NEW YORK (CNN/Money) – The newest crop of college grads will have more job opportunities than last year's graduating class, and in a few cases, slightly higher salaries.
But while analysts characterize the employment outlook as "gradually improving," there's also likely to be a larger pool of applicants chasing the increased number of job openings.
That's because the college labor market was dismal for many seniors over the past few years. So there are grads from the classes of 2001, 2002 and 2003 who are either still unemployed or are dissatisfied in jobs they took because they had to.
"You'll see an incredible amount of competition," said Dr. Phil Gardner, director of the Collegiate Employment Research Institute at Michigan State University.
A quarterly survey released last week by the National Association of Colleges and Employers (NACE) found that employers expected to hire 11.2 percent more college grads than they did last year.
Just over half of the 209 companies that responded to NACE's survey – which are mostly large employers who do the greatest amount of their entry-level job recruiting on college campuses -- said they expected to hire more grads this year, while 29 percent expected to hire fewer.
In terms of regions, the NACE survey projects increases in all four, though to varying degrees. Employers in the Northeast said they expect the biggest increase in college-grad hiring (20.9 percent), while those in the Midwest expect the smallest (2.7 percent).
What say they about payday?
When it comes to starting salaries, it appears there will be a small uptick for some college grads. NACE found that almost 37 percent of employers expect to offer slightly higher salaries to new college grads than they did last year, while close to 60 percent said they expected their offers to be about the same as last year's.
In a separate salary survey released earlier this month, NACE found that information sciences majors are enjoying the biggest pay hike. Their average salary has climbed 10.7 percent to $44,075. Communications majors, meanwhile, are seeing the steepest drop. Their starting salaries are averaging $28,388, a 12 percent decline from last year.
But the averages reported in the NACE survey may be on the high side as a gauge for college seniors who have yet to secure a job offer, Gardner said. "My average students aren't getting those salaries."
That's because the NACE survey only reflects offers made to graduating seniors between September 2003 and mid-March 2004. That's a period when usually only a small percentage of students are hired, typically top students who can command top pay.
What's more, the salaries reported in the NACE survey do not reflect cost-of-living differences. In other words, a $40,000 offer in a low-cost city holds the same weight as a $40,000 offer in a high-cost city.
Some areas better than others
Job opportunities for new grads are more plentiful in some fields than others.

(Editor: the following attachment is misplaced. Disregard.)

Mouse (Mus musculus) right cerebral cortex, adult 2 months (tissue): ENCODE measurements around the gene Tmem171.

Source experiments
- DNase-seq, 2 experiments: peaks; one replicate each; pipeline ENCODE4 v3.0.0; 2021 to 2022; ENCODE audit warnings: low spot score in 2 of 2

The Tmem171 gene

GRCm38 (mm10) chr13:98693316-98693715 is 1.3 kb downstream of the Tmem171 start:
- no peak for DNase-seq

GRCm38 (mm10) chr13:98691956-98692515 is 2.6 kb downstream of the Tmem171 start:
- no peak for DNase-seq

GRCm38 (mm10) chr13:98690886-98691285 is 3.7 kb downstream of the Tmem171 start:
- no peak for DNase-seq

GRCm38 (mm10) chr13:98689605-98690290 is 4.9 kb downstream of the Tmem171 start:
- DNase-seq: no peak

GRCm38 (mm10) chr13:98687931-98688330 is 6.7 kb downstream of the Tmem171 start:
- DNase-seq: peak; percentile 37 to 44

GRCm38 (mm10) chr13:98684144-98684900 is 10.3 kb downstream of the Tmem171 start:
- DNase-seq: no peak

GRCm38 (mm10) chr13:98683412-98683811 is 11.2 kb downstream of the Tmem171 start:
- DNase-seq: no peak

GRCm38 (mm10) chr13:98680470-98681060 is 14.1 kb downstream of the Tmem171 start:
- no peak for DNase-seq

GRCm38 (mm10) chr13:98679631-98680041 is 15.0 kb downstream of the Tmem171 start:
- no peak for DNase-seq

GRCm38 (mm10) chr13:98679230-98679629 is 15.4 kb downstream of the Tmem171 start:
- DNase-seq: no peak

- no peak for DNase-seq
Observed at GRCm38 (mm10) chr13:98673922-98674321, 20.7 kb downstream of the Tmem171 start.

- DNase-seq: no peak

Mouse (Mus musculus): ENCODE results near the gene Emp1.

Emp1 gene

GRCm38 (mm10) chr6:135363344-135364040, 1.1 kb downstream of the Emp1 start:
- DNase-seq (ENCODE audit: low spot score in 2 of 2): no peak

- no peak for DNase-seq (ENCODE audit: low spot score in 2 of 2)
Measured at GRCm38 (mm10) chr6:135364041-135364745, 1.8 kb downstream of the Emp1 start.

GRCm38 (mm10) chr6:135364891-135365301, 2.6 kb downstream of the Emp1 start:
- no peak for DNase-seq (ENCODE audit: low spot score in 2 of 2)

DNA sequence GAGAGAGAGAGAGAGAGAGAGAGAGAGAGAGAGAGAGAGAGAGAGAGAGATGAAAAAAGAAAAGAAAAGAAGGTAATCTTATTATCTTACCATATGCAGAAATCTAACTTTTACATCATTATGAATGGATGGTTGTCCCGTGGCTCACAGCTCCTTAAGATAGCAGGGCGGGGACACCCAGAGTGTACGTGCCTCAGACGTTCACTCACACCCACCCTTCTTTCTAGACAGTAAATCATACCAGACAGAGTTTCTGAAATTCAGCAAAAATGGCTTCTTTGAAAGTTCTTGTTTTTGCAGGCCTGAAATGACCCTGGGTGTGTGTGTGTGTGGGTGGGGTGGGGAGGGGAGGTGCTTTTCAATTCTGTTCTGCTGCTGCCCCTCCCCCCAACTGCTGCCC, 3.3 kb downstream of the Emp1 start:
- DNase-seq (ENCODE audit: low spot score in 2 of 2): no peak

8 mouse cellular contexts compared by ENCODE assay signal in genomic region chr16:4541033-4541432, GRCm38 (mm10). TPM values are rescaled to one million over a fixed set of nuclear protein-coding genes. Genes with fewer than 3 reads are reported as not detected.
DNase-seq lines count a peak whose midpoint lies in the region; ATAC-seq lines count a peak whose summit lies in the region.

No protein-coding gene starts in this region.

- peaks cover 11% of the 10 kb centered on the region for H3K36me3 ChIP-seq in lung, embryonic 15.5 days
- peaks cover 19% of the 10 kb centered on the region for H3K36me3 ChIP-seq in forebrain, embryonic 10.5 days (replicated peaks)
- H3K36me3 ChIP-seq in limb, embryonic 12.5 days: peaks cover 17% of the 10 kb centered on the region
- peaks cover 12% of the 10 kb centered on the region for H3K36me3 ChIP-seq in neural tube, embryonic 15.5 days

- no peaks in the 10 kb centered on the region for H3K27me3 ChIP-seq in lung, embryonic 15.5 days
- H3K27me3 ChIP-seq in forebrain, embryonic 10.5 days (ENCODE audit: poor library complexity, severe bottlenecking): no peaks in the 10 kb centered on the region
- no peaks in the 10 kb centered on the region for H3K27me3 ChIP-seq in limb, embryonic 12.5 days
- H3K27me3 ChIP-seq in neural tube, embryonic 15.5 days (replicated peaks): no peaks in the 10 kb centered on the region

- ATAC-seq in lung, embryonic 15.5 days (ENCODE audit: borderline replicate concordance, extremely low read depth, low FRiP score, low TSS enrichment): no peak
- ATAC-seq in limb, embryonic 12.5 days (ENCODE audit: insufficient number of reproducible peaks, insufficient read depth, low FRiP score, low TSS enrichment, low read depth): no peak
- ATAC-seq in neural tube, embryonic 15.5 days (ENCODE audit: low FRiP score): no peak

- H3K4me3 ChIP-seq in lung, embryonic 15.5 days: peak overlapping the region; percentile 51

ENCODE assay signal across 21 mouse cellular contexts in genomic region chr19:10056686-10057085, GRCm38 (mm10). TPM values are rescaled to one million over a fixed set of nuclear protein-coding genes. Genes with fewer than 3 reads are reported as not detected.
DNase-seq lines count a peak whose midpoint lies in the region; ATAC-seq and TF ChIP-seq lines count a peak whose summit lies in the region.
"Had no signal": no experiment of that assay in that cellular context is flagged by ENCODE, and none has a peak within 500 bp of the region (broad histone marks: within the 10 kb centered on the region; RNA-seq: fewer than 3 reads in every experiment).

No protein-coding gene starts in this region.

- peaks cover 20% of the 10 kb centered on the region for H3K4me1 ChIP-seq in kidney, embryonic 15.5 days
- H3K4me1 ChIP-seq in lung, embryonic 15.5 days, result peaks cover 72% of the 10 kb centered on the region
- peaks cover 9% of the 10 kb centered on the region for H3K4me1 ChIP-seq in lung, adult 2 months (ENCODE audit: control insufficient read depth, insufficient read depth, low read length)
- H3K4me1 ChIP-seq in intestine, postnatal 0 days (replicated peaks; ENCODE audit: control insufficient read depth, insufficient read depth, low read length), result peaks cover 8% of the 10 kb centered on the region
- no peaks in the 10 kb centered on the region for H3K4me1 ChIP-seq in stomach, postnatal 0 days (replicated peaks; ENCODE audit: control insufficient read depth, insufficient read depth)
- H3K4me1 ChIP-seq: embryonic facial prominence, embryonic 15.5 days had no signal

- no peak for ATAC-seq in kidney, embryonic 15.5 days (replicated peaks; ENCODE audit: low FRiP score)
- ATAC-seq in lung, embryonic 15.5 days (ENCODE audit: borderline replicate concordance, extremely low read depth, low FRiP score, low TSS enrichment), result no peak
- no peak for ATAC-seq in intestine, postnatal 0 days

Accounting majors, for instance, always seem to be in demand. "We can't seem to produce enough accounting students," said Velma Arney, director of undergraduate career services at the McCombs School of Business at the University of Texas at Austin.
Seniors with majors in management and information sciences are also enjoying an increase in opportunities, Arney said. She's also seeing more job opportunities in investment banking and strategic consulting than she did last year.
At UT's engineering school, the number of recruiters on campus is up about 18 percent this spring from last spring and 6 percent for the year overall, said Nancy Evans, director of the school's career center.
Evans sees increased opportunities for students across all engineering disciplines, but not equally so. Civil and petroleum engineering majors are likely to do best, she said, while electrical, mechanical and computer engineering majors will have a tougher time.
Gardner also doesn't expect an abundance of opportunities in manufacturing, computer science or professional services (for example, advertising, marketing or public relations).
Mom, Dad: I'm back
Even though the overall employment outlook for college grads is improving, this year's seniors aren't banking on an easy ride.
In a March survey, Monster.com found that 51 percent of seniors didn't expect any job offers upon graduation. And a survey done this spring by Harvard University's Institute of Politics found that 67 percent of all college students believed that it would be somewhat or very difficult to find a job after graduation.
Maybe that's why 57 percent of seniors surveyed by Monster said they planned to move home after graduation.
Still, that's down from 61 percent who planned to do so last year. That's as firm a sign as any, perhaps, that the job market for college grads is improving.